AIPAC Grasps At Bipartisanship In Trump Era
American supporters of Israel struggled to strike a balance between elation at the possibilities under President Donald Trump and worry over support for Israel becoming a partisan issue at the first AIPAC conference since the election.
“Americans across the country are retreating to ideological corners,” said Lillian Pinkus, president of the American Israel Public Affairs Committee. She would know. A year ago, Pinkus apologized on behalf of the organization after members cheered on then-candidate Trump when he called former President Barack Obama “the worst thing to ever happen to Israel.” Now, Pinkus is on a mission to stress the bipartisan nature of pro-Israel support in a time of increasing polarization in American politics.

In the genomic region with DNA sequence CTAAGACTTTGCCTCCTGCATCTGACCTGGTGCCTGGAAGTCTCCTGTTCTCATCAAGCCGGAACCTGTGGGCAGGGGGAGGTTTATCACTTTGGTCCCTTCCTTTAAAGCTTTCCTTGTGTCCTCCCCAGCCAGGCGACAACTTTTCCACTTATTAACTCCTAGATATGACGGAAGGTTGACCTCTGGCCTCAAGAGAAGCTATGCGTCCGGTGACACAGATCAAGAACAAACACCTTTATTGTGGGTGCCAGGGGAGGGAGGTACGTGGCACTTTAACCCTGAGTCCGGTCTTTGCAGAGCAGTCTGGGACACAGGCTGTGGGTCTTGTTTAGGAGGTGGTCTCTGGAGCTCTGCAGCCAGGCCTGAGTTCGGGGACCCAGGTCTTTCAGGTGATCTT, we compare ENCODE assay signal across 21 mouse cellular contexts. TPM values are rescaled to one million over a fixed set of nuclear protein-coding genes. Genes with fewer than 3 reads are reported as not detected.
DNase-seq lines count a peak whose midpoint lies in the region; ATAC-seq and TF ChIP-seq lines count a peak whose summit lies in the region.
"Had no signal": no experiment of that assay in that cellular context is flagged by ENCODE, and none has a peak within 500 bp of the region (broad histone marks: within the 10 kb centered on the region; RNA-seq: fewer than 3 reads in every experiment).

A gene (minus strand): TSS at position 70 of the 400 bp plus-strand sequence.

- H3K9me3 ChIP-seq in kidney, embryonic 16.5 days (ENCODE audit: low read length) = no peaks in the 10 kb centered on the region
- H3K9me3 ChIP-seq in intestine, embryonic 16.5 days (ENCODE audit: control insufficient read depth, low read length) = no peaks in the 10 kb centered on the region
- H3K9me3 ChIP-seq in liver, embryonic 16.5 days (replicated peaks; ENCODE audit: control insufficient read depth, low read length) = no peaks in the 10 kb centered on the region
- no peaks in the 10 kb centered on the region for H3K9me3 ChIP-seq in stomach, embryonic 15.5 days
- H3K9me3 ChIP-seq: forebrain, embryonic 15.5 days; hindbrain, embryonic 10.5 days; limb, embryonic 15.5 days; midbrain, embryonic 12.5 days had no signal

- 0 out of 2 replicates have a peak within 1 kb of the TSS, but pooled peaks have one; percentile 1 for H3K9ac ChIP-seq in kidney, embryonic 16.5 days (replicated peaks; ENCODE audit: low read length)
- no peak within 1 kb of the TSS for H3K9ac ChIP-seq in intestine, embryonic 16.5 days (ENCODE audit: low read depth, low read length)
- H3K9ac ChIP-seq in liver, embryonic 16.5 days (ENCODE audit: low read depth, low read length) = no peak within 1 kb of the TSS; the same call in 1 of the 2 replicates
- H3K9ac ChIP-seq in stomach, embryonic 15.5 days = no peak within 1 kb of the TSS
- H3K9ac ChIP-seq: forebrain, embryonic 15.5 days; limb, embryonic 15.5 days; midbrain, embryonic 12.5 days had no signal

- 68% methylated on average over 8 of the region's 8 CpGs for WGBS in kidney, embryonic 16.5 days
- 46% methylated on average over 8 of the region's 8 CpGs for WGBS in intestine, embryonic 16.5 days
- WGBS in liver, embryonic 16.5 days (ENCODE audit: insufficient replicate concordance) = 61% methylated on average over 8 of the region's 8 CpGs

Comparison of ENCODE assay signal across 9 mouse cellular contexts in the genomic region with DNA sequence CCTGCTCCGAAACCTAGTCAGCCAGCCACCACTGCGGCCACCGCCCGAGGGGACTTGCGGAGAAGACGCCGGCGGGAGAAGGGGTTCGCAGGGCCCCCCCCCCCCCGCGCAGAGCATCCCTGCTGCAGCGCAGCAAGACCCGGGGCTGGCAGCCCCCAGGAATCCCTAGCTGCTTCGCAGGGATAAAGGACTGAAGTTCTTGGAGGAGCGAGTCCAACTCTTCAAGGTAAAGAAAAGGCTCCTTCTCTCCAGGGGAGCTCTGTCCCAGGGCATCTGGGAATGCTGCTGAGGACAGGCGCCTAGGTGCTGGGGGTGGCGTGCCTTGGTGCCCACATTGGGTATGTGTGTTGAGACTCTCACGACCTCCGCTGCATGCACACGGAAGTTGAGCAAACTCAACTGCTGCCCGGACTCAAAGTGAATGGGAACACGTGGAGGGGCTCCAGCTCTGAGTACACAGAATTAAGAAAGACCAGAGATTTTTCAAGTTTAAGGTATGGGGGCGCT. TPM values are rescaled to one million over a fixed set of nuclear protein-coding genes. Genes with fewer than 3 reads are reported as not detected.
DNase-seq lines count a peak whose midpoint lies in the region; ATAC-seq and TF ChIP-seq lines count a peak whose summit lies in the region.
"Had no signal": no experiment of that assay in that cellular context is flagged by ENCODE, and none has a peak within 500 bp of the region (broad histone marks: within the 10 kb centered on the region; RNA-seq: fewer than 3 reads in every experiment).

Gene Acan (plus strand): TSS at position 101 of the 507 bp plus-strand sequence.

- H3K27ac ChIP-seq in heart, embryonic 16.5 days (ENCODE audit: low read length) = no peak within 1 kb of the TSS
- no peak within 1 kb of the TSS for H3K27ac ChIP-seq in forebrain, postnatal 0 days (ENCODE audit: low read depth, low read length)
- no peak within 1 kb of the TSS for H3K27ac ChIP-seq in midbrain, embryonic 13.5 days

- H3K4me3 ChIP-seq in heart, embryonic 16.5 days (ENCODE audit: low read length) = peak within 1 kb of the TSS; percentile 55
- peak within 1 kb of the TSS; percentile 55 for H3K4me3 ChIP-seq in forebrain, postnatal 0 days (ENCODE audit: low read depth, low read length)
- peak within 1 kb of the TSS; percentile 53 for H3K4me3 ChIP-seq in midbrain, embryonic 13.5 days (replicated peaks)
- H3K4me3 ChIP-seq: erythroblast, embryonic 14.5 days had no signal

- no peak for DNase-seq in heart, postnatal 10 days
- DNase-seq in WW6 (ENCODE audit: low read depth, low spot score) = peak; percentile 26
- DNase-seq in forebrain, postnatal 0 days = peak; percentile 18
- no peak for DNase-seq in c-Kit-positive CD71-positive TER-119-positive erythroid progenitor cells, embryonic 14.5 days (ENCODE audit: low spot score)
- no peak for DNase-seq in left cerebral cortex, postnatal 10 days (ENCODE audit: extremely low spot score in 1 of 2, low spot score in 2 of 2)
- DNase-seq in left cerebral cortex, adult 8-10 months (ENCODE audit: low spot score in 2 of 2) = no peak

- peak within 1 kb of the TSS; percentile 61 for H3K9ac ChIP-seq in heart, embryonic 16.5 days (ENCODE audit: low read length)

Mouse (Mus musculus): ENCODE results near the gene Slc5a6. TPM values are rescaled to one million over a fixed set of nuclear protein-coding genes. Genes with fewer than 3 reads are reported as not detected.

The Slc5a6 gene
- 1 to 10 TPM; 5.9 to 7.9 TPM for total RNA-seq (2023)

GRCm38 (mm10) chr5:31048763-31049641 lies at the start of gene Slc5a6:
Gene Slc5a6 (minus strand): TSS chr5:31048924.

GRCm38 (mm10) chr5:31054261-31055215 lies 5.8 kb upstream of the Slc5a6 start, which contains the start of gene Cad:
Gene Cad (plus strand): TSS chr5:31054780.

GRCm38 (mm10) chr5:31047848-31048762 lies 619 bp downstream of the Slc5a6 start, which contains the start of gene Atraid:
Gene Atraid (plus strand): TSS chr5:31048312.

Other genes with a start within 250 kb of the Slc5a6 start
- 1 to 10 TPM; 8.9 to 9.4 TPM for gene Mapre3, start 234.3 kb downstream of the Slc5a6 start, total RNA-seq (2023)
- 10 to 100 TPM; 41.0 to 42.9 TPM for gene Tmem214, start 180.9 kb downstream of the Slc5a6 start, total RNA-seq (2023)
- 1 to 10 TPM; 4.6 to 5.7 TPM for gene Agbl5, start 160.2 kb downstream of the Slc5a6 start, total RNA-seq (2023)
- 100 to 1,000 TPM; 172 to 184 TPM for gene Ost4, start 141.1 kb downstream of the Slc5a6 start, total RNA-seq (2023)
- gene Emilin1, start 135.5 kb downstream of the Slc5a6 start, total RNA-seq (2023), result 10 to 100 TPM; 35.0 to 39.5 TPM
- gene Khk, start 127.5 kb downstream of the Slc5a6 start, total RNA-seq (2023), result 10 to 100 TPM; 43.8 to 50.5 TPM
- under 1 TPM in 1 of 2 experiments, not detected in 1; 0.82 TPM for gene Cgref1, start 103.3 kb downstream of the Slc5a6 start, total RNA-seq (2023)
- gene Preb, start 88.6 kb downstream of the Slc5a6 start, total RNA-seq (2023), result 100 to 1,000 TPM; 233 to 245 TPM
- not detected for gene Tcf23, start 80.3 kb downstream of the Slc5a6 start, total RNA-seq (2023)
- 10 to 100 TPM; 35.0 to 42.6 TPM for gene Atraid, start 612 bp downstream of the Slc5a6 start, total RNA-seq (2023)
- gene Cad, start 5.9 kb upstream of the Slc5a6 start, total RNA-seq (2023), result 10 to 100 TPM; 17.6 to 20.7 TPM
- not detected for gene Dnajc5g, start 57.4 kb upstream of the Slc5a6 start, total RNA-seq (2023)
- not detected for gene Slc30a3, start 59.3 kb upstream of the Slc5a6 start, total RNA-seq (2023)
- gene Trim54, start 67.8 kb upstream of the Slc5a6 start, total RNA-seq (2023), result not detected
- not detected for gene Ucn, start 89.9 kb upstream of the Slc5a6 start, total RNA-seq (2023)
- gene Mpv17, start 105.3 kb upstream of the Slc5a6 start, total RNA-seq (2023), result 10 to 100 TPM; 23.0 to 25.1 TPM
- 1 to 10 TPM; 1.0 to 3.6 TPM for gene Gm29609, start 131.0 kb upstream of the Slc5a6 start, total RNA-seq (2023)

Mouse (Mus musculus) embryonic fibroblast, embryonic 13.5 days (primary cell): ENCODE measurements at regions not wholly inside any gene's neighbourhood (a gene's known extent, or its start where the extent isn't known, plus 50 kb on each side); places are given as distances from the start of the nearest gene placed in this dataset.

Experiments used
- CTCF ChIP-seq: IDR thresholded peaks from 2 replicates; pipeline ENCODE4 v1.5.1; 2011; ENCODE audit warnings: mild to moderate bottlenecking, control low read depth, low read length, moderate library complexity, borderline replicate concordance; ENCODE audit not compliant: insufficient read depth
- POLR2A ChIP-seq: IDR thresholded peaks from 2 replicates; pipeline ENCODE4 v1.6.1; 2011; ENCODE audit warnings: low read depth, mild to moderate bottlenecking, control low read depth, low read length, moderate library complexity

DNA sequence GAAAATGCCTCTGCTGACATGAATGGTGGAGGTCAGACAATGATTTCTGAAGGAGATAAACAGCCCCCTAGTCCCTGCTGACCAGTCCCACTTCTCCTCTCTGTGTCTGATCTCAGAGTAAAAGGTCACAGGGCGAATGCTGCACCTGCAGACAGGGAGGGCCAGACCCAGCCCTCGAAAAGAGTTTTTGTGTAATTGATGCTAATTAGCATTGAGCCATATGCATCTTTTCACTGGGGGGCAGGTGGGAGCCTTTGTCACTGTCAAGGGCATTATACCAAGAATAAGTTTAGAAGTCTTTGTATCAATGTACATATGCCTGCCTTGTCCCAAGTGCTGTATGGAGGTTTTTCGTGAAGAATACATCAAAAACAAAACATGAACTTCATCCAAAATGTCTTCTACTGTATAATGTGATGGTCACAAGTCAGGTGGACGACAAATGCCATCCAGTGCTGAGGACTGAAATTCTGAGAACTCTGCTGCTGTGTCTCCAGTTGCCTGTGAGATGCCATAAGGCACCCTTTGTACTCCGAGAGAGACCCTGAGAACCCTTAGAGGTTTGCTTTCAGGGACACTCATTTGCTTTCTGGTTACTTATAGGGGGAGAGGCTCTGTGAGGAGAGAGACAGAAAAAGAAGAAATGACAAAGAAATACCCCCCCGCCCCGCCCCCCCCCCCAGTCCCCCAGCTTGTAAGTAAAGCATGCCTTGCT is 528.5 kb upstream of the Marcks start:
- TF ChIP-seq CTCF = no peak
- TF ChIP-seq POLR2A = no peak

“We cannot allow support for Israel to fall victim to the same divisiveness,” Pinkus said. “The only way to be effective is to build relationships with each and every elected leader.”
By contrast, Israel’s ambassador to Washington Ron Dermer celebrated the Trump era with a barely veiled dig at the Obama administration. “For the first time in many years, there’s no daylight between our two governments,” Dermer said. “Our alliance will get stronger in the years ahead.”
Dermer also praised Trump’s United Nations ambassador Nikki Haley for standing up for Israel, stating that America has “finally found its moral voice” in the UN.
Still, AIPAC appears to be trying to maintain broad appeal. Its roster of speakers ranges from the hard right to moderates like House Minority Leader Nancy Pelosi, former U.S. ambassador to Israel Dan Shapiro and opposition Israeli lawmakers Nachman Shai and Tzipi Livni of the Zionist Union party.
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